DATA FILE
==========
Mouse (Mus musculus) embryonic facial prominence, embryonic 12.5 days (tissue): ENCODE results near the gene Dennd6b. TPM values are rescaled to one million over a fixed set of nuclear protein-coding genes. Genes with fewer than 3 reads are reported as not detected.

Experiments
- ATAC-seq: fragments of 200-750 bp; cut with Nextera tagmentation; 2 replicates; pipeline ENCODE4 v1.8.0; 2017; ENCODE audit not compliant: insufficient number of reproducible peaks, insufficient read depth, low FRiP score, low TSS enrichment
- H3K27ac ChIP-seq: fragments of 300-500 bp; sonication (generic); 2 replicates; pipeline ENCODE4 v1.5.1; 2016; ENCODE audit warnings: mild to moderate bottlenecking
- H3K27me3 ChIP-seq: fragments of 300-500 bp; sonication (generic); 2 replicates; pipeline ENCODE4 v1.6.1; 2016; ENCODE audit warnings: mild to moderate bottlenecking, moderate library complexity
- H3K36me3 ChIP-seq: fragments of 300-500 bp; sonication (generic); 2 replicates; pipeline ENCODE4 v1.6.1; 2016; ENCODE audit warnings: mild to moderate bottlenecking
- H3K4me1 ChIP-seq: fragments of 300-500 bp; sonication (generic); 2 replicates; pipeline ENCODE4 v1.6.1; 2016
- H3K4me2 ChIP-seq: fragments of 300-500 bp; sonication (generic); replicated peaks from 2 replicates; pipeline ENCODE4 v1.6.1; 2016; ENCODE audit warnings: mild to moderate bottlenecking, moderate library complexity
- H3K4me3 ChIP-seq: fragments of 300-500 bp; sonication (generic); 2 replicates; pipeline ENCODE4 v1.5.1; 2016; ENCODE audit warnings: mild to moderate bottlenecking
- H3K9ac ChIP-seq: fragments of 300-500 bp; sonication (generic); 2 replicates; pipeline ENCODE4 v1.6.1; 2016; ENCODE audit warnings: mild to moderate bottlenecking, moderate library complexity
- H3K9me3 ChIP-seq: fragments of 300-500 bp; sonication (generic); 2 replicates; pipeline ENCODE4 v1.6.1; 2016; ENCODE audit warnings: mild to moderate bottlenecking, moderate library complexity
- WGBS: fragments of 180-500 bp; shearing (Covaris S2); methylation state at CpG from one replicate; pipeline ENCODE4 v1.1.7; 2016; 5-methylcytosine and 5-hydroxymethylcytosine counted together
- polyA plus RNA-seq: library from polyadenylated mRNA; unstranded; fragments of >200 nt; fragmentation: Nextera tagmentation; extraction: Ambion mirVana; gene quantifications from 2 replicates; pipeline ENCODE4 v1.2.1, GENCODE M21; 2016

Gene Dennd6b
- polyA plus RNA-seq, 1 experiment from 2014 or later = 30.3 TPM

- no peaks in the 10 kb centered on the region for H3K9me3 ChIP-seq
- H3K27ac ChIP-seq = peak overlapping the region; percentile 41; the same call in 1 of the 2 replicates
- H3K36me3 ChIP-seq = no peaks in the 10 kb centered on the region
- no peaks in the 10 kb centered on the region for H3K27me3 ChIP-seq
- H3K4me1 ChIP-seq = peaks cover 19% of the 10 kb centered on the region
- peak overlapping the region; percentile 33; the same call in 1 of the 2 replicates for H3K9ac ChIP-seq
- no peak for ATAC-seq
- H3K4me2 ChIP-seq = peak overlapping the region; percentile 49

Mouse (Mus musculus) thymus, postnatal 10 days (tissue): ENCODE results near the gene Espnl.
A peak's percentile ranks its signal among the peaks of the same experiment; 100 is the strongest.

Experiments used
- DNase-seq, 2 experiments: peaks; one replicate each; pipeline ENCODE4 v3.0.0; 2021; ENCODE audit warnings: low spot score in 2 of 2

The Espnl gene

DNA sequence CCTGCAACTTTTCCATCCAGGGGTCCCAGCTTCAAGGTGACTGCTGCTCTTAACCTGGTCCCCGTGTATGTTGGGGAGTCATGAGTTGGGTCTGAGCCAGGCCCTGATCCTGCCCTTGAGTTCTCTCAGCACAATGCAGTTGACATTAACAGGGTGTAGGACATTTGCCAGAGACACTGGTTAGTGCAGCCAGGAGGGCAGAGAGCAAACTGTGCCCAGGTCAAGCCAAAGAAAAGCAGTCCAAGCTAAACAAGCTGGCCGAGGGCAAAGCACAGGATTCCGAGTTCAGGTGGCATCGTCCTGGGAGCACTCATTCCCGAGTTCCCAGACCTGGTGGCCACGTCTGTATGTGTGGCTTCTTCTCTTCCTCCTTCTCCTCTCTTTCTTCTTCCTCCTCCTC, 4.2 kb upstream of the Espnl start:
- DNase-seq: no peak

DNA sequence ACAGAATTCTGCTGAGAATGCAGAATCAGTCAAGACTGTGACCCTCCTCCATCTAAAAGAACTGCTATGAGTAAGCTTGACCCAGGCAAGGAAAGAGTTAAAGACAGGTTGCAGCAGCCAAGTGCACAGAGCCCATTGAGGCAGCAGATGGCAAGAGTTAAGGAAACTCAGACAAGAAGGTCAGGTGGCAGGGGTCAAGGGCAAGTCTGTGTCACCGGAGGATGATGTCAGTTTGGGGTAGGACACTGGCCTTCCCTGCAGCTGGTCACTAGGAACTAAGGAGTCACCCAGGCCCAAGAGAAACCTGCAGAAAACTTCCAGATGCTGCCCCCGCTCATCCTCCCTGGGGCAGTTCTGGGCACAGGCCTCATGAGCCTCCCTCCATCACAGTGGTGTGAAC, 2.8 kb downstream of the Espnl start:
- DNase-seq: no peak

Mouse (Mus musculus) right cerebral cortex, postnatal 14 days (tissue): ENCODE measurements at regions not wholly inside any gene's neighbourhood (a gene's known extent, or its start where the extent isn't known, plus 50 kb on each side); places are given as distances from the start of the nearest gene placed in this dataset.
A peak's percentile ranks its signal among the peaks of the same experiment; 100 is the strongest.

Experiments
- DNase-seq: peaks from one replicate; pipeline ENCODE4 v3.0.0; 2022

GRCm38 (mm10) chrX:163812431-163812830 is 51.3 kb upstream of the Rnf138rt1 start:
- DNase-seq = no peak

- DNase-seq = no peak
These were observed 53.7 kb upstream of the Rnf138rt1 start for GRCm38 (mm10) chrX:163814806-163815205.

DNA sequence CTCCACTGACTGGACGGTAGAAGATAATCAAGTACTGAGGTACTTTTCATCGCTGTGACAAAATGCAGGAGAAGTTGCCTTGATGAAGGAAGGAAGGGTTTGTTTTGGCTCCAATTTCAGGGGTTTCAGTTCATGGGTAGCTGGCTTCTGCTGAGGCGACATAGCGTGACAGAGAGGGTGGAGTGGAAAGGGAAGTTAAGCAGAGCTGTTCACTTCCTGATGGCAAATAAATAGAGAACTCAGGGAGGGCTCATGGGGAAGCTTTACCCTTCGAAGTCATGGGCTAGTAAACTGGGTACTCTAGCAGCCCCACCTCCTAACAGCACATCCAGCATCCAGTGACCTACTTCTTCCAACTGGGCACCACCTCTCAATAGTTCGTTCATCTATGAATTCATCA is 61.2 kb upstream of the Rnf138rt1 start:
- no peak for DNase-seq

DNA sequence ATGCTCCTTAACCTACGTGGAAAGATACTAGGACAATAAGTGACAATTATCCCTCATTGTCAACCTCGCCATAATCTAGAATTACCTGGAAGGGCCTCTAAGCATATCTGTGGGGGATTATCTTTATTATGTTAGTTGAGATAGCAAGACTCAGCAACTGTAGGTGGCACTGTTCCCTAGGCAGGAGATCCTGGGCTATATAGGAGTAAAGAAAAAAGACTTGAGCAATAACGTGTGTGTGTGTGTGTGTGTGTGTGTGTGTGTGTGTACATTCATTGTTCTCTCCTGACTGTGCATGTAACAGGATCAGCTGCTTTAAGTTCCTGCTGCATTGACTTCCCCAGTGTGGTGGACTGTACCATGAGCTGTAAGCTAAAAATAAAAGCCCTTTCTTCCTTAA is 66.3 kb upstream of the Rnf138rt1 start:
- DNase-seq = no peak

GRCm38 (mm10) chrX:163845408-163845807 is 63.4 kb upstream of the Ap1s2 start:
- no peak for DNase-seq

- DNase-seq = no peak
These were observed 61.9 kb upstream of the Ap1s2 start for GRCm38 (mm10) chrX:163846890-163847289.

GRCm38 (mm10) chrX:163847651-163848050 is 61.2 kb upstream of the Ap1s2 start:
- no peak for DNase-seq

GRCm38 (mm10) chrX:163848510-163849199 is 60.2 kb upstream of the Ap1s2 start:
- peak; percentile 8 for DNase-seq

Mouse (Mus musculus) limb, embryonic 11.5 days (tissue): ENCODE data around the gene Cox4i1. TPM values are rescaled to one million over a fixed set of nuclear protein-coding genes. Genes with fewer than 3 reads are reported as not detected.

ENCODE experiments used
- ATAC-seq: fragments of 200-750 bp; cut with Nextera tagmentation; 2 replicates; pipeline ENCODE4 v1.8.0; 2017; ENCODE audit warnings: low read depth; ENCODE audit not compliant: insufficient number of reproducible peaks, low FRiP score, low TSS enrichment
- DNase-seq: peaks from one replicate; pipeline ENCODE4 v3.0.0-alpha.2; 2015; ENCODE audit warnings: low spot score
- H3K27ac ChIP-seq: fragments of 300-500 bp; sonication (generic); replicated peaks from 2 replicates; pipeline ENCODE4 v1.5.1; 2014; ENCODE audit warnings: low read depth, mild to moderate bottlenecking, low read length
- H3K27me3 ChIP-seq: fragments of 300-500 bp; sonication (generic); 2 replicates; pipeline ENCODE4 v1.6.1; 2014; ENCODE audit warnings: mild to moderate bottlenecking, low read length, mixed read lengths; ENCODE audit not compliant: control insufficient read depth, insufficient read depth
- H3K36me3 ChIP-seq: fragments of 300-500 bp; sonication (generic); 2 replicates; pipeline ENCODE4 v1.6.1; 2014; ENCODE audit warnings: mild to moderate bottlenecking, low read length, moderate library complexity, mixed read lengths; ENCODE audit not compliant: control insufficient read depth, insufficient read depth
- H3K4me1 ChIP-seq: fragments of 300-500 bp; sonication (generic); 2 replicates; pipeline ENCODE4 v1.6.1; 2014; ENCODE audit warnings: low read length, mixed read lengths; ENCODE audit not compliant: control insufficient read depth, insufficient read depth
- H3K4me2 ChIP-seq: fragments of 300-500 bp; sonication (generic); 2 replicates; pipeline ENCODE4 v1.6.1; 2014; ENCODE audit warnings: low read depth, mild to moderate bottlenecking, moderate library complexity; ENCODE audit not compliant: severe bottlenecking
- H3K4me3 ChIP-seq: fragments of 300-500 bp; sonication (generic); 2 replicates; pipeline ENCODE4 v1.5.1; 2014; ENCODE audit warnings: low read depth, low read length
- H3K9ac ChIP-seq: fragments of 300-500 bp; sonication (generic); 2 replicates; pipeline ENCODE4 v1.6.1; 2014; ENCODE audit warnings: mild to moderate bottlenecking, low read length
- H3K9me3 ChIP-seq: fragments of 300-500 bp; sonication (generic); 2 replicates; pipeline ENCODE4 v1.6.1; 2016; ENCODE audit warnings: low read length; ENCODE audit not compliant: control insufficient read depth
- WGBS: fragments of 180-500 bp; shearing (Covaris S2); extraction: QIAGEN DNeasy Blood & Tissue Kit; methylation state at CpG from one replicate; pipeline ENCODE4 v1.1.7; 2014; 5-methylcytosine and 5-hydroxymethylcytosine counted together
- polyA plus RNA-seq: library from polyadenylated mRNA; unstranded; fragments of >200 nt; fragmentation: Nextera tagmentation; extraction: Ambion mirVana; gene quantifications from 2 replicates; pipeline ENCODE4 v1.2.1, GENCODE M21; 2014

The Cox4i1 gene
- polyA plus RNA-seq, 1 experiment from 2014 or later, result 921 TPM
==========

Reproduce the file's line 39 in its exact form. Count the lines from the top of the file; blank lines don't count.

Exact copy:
- DNase-seq = no peak